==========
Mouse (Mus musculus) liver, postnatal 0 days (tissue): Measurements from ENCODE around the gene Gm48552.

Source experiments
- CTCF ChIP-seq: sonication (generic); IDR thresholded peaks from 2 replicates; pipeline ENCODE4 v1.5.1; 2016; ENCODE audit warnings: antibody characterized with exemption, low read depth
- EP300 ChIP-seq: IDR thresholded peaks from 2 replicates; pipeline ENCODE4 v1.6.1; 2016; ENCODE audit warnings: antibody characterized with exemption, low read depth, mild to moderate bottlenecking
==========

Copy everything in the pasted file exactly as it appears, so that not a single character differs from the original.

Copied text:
Mouse (Mus musculus) liver, postnatal 0 days (tissue): Measurements from ENCODE around the gene Gm48552.

Source experiments
- CTCF ChIP-seq: sonication (generic); IDR thresholded peaks from 2 replicates; pipeline ENCODE4 v1.5.1; 2016; ENCODE audit warnings: antibody characterized with exemption, low read depth
- EP300 ChIP-seq: IDR thresholded peaks from 2 replicates; pipeline ENCODE4 v1.6.1; 2016; ENCODE audit warnings: antibody characterized with exemption, low read depth, mild to moderate bottlenecking